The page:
• The economics cannot justify full-time, on site management and maintenance

And, it is usually difficult to manage effectively. Stories of offsite management showing up after a week or two at small multifams only to discover that drug dealers have run off decent tenants are common stories. Also, a single vacancy in a small mulitfam has a greater percentage impact on cash flow than in a larger investment. Again, one valuable way to mitigate these factors is to purchase a larger product with partners through syndication.

Due diligence is much more critical than with single-family rentals but there are also more resources available to get a lot of the general information because there are a lot of marketing firms that support the REIT and institutional investors who mostly purchase large multifamily and commercial properties.

A multifamily seller’s proforma (projections of the potential income and expenses in a perfect world) should for the most part be disregarded. True expenses are seldom less than 50-60% of gross income, otherwise be suspect. And study local demographics carefully. Visit the prospective property unannounced, walk it, and then sit in your vehicle to observe who is living on and visiting the property. Take note of the time of day and night. Yes, evening observations are the most enlightening. Go to the local schools, parks, and retail stores and see whom your prospective tenants and demographics are.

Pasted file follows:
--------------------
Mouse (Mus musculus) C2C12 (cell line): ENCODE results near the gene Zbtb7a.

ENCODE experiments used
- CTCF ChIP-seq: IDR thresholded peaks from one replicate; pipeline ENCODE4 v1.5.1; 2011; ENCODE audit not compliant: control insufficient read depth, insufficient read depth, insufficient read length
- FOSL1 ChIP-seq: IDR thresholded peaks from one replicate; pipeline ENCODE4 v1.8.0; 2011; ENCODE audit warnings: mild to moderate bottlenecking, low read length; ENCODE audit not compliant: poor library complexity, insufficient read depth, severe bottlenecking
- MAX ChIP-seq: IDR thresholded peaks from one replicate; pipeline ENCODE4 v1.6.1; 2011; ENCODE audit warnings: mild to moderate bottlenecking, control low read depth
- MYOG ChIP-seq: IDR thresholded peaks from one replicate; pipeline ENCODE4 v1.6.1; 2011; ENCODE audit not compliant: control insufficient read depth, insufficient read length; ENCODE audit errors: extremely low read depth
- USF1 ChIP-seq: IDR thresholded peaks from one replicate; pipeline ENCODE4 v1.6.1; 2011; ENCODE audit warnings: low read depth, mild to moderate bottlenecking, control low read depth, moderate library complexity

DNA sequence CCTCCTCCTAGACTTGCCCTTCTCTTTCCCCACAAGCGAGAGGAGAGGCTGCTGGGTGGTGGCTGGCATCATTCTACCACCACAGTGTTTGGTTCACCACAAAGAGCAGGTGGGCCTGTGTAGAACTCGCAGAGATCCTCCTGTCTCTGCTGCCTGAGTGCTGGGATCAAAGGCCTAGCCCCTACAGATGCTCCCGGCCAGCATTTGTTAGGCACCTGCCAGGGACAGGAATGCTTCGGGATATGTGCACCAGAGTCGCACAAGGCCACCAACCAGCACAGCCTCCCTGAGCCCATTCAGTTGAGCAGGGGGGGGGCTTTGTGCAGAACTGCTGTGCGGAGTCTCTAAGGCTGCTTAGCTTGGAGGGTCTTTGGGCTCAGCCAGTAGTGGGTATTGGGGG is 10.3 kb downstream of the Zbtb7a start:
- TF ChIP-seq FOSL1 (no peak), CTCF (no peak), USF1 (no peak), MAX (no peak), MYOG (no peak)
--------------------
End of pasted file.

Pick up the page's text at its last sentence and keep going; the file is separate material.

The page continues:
Do you feel at risk parked so near your potential property, or would you feel comfortable joining the tenants for a barbeque? Please do not rely on website data about the neighborhood. There are a lot of variances in a one-mile radius. Lastly, my post data analysis is always punctuated with the satellite view question: Would I be comfortable with my daughter living here?